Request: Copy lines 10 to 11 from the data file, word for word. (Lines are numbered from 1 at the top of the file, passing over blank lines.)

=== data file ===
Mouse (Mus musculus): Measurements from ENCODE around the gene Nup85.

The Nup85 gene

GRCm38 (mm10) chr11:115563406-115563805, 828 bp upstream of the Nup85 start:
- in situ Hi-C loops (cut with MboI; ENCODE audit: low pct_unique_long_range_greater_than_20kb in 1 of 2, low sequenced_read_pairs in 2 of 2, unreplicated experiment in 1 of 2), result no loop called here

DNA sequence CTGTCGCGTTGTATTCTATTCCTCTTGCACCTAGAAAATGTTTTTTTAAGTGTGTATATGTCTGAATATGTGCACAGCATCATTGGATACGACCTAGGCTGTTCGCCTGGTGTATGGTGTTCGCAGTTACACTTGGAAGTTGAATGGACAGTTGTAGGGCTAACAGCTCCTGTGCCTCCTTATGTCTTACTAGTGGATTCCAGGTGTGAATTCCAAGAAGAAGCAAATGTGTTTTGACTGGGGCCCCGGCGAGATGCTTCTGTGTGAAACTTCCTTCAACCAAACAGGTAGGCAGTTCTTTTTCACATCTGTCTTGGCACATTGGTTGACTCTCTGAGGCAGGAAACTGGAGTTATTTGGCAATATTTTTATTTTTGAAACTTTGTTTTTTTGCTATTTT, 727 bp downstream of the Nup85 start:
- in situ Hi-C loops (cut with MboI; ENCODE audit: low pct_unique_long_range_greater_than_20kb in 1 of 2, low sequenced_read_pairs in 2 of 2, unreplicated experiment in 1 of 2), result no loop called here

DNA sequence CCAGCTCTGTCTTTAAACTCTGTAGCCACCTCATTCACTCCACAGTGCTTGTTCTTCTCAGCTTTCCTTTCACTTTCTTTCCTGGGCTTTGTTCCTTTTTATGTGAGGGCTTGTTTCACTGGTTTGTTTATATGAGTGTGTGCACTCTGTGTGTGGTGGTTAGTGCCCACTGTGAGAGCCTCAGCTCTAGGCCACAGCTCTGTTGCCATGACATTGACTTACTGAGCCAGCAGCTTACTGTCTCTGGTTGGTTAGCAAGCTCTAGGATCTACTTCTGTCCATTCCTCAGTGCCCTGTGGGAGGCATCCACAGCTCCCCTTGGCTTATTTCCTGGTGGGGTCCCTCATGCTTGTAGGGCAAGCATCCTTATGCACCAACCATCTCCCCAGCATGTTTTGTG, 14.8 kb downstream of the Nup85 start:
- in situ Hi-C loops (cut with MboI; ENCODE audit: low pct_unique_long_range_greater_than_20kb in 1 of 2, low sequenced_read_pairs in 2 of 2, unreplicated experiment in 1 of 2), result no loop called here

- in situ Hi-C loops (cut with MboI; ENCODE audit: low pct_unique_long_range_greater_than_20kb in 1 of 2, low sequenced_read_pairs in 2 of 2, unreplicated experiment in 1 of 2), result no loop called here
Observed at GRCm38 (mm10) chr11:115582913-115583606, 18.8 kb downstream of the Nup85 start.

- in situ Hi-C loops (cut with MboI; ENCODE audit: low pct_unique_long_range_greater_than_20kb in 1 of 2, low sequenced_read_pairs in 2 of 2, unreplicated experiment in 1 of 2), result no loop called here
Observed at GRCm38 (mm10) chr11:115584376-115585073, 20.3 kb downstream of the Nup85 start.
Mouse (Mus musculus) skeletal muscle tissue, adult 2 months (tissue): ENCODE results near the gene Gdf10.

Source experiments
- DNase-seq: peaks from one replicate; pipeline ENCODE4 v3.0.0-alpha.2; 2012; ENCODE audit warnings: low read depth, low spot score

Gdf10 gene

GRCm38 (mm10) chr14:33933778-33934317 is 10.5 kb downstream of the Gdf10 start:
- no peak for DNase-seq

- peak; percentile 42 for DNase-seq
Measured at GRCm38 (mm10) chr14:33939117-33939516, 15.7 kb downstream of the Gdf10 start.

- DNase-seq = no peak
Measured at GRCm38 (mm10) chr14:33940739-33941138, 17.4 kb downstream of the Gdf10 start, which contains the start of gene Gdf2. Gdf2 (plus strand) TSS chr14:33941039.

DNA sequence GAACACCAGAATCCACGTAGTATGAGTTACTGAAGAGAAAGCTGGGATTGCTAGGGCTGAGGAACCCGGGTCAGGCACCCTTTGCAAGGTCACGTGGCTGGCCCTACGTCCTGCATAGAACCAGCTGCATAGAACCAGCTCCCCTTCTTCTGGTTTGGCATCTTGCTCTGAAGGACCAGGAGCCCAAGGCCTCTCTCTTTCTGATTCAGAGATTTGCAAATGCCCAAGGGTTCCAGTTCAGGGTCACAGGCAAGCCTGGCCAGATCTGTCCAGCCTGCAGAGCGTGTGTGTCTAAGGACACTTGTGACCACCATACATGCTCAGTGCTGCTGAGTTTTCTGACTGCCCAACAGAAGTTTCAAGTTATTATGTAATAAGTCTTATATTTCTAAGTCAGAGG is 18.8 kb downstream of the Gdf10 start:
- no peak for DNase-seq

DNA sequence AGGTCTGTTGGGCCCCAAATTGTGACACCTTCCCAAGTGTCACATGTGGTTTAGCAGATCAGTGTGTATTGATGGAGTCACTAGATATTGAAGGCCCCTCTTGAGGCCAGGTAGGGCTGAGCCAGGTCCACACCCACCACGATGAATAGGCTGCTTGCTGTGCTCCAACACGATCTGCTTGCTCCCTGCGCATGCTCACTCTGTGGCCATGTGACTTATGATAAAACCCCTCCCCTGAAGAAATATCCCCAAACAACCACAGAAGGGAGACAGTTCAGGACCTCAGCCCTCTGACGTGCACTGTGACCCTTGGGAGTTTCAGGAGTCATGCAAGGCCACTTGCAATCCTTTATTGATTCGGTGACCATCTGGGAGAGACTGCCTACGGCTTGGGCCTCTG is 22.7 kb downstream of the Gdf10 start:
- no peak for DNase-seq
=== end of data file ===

Observed at GRCm38 (mm10) chr11:115582913-115583606, 18.8 kb downstream of the Nup85 start.

- in situ Hi-C loops (cut with MboI; ENCODE audit: low pct_unique_long_range_greater_than_20kb in 1 of 2, low sequenced_read_pairs in 2 of 2, unreplicated experiment in 1 of 2), result no loop called here